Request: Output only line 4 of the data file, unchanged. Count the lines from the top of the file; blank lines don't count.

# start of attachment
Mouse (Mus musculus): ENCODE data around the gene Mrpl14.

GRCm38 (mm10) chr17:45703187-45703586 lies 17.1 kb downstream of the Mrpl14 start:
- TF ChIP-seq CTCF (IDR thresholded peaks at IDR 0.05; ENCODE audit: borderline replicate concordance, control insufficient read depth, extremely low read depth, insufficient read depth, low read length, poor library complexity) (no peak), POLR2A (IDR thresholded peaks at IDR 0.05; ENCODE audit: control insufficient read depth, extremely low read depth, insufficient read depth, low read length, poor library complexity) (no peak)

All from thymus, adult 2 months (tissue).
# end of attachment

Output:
All from thymus, adult 2 months (tissue).